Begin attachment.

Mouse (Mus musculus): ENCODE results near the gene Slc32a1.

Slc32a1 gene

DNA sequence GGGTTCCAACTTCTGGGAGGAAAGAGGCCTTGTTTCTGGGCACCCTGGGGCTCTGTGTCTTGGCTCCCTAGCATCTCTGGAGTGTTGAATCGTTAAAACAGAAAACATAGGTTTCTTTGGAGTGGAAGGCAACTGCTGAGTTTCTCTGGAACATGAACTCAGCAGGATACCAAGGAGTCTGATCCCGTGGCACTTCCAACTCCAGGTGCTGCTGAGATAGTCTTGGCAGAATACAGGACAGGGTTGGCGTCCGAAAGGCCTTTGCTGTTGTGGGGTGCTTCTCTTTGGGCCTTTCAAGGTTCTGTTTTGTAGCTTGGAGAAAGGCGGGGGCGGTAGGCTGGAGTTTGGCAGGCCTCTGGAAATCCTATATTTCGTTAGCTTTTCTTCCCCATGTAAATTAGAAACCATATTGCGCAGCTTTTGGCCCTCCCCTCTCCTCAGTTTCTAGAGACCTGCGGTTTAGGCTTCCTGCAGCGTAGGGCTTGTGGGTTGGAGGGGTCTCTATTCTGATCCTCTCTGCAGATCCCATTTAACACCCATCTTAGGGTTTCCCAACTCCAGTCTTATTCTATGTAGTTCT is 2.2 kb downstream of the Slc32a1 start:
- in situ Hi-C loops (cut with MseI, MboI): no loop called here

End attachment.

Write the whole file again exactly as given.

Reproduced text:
Mouse (Mus musculus): ENCODE results near the gene Slc32a1.

Slc32a1 gene

DNA sequence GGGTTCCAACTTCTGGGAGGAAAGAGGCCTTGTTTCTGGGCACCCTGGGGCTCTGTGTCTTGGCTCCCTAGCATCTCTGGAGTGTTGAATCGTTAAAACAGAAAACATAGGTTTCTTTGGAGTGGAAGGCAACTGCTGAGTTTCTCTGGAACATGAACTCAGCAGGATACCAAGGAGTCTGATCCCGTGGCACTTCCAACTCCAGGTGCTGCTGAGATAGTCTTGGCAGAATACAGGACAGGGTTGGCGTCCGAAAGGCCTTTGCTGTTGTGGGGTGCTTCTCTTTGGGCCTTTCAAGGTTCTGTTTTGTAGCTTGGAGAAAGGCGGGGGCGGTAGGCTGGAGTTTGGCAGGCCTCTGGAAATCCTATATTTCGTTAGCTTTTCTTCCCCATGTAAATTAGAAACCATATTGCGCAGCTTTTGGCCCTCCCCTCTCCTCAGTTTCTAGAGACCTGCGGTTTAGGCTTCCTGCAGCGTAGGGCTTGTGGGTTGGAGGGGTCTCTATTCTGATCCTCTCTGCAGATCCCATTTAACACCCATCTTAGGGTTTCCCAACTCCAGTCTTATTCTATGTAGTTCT is 2.2 kb downstream of the Slc32a1 start:
- in situ Hi-C loops (cut with MseI, MboI): no loop called here